Just looking at this stunning Provence vineyard shot taken by Mick Rock of Cephas makes me want to jump in a car and get down there now. It’s that wild inland Mediterranean look that I love – much as the coastline can be spectacular (exploring the calanques for example) the allure of the green mosaic of vineyards, sharing space with scrublands and Mediterranean pines, is great.
I’ve known Master of Wine Liz Gabay for many years since she used to import some eclectic wines not just from Provence but also from Savoie – some of my first individual wine producer discoveries from Savoie came through Liz. A few years ago, already knowing Provence well, Liz moved with husband and children to the southern Alps, just inland from Nice to set down roots. It was natural that I should ask her to share her local expertise and provide some of the Provence content for Wine Travel Guides. It helps that Liz is a keen historian and cultural buff, because this is a region steeped in history. She writes about the Inland Provence area:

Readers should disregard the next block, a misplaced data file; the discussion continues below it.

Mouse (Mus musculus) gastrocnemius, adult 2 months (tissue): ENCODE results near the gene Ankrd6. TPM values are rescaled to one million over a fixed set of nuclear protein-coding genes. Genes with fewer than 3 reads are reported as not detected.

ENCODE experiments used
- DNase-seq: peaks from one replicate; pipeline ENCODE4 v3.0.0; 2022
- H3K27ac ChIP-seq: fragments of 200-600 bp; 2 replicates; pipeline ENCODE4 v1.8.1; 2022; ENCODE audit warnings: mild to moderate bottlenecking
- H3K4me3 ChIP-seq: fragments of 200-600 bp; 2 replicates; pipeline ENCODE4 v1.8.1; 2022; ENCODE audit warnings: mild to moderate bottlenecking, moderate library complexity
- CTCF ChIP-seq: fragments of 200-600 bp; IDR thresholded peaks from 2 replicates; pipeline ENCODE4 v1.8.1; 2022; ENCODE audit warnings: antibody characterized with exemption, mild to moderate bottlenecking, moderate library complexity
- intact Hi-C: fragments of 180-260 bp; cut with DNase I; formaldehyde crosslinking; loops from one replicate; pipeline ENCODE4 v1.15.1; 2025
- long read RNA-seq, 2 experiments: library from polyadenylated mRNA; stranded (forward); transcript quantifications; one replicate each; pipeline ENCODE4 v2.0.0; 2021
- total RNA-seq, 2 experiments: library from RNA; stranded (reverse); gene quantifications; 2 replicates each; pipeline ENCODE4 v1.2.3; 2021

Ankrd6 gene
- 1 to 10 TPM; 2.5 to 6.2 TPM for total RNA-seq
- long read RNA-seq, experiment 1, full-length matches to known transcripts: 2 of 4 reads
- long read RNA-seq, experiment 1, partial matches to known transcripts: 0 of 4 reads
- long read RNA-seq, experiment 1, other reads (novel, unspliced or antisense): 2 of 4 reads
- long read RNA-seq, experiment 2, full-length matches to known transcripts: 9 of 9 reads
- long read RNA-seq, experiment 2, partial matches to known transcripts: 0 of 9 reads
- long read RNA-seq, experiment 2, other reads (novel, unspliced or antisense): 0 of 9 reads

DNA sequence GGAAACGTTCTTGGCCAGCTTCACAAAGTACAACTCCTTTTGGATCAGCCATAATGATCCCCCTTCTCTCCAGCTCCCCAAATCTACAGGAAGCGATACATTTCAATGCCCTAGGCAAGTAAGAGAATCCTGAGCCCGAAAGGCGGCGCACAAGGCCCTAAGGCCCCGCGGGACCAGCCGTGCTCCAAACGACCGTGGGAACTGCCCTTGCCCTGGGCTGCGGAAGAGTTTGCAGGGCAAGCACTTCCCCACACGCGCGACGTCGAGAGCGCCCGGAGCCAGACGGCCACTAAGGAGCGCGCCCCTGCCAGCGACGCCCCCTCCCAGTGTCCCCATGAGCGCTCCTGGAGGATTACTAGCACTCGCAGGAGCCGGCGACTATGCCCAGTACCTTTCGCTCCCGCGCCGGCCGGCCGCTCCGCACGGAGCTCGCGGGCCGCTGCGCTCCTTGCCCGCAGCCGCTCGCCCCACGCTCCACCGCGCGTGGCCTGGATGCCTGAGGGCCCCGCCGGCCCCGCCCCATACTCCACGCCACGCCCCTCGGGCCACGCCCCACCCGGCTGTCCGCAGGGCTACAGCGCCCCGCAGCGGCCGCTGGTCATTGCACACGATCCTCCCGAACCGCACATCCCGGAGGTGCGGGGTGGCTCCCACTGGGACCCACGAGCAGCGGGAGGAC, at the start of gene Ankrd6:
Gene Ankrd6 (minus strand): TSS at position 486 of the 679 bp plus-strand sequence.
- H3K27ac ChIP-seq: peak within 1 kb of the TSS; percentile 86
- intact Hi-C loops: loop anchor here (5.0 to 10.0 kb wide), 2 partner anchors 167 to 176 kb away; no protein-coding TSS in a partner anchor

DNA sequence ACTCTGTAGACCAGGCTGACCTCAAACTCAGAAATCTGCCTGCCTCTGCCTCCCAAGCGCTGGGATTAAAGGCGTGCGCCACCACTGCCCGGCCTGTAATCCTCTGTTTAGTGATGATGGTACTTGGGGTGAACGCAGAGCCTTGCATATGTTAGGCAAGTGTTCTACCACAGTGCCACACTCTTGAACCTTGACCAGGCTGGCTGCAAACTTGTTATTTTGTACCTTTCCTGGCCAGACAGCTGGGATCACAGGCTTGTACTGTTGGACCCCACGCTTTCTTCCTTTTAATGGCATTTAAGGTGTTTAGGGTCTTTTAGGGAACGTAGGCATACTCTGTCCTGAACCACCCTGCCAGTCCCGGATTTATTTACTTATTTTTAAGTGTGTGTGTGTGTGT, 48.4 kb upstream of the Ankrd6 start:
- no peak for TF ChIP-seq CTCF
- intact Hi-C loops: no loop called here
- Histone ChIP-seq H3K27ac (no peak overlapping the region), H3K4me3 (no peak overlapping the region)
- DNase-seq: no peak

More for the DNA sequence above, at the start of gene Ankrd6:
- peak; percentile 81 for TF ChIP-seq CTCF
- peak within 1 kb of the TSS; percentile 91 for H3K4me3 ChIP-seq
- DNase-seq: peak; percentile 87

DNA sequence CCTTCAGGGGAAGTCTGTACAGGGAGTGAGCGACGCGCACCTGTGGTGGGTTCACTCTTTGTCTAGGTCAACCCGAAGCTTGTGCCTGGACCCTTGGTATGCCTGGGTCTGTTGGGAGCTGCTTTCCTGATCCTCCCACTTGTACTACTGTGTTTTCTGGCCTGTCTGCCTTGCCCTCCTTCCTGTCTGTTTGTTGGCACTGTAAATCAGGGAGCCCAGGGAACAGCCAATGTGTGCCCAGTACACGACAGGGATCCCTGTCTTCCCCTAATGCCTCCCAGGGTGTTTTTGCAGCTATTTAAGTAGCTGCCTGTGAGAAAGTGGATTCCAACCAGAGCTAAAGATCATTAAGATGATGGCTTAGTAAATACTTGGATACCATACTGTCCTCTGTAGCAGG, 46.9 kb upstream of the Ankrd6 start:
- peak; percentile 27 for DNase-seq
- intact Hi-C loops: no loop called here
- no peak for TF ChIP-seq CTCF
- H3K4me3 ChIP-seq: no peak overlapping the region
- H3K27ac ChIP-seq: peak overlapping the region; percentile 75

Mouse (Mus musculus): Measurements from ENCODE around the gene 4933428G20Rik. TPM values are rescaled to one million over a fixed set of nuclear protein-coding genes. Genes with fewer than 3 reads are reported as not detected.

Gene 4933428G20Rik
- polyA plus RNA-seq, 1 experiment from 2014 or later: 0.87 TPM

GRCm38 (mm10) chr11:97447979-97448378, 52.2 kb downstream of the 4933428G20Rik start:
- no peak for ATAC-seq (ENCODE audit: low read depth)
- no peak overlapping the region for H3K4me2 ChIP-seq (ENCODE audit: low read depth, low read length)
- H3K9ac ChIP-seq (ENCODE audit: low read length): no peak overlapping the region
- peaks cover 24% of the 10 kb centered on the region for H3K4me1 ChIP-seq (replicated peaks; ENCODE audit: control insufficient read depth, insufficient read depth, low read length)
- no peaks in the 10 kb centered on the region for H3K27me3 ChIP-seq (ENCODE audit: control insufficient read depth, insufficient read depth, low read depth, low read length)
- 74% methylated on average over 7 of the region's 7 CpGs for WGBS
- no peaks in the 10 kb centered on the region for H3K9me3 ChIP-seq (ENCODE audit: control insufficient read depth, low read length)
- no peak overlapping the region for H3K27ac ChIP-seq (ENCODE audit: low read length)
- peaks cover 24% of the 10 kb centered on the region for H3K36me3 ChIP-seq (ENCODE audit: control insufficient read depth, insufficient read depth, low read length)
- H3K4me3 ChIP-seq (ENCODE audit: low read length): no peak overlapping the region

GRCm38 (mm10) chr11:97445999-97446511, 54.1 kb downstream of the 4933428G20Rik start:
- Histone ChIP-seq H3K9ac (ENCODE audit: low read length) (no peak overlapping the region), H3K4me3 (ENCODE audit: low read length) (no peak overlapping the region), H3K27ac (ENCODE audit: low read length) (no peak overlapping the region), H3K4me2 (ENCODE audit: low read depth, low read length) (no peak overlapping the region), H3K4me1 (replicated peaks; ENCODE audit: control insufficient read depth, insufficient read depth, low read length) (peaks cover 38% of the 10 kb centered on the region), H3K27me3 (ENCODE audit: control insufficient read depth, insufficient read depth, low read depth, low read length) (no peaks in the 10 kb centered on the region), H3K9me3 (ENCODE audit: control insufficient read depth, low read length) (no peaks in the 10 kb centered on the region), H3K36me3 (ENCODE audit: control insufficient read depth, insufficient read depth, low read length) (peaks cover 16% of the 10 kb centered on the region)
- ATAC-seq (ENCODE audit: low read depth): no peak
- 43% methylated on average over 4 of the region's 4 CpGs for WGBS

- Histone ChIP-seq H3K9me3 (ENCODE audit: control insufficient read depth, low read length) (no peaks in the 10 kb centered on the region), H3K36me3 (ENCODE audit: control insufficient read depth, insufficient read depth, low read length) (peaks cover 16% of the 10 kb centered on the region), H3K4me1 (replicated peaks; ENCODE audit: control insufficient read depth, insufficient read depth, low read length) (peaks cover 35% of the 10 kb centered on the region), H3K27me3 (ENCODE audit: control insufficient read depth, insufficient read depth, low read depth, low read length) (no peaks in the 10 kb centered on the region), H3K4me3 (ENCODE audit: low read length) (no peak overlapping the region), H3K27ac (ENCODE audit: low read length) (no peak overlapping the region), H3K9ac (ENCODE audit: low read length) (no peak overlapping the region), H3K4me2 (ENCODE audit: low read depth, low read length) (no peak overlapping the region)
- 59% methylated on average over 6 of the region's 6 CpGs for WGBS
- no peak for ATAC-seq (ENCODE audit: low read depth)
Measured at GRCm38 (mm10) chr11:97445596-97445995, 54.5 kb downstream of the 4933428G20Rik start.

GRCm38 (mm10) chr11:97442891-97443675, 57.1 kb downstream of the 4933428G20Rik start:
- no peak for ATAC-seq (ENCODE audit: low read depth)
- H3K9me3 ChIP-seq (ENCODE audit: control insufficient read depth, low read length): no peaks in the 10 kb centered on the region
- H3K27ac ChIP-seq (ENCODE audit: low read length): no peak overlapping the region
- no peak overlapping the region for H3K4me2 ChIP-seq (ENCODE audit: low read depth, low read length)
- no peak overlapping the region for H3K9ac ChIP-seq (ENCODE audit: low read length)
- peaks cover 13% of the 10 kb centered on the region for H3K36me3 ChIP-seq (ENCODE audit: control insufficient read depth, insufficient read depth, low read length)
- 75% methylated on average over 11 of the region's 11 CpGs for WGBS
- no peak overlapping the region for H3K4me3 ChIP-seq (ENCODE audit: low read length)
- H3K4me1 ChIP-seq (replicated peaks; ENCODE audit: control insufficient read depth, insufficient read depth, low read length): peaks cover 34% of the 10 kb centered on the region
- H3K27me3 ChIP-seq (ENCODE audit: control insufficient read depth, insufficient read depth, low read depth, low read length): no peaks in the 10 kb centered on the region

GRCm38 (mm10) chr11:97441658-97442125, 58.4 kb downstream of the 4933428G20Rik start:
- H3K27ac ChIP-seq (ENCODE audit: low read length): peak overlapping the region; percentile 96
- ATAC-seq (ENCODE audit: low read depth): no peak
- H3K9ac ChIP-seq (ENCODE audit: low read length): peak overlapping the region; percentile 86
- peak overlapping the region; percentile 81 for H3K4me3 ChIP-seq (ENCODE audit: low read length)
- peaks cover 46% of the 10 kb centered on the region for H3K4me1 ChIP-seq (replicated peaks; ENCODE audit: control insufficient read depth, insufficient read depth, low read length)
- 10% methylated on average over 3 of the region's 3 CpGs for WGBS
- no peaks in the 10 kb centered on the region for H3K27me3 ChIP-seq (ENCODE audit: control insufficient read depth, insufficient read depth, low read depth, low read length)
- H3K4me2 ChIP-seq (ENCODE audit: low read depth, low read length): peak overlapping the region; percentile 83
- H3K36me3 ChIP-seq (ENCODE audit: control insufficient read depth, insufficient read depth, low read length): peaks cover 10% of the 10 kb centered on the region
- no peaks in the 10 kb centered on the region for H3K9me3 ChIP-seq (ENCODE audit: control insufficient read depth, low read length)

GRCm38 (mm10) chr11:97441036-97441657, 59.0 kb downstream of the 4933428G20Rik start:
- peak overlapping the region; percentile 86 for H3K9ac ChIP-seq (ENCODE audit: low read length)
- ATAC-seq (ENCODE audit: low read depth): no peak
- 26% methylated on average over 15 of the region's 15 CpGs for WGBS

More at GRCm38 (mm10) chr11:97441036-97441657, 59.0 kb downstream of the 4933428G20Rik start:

“There is no historic wine centre although Les Arcs is home to the Comité des Vins. Vineyards and the remains of mulberry orchards (once an important part of the local silk industry) surround the villages, while further north towards the Alps the landscape is more heavily wooded and less densely populated. The family-owned estates are friendly to visit and most are well sign-posted with an open door policy of being able to drop in to taste and buy.”
To celebrate the first birthday of the site, I’ve changed the free sample that registered users can download to get a taster of the guides and chosen to offer Liz Gabay’s Inland Provence guide. Do take a look: it just proves that Provence is not just about sun, sea and celebrities, but about increasingly good wines (reds in particular), wholesome food and fascinating history.
When you are ready to subscribe, don’t forget to use this blog’s special offer code D1BLG08 to receive a useful discount off the price.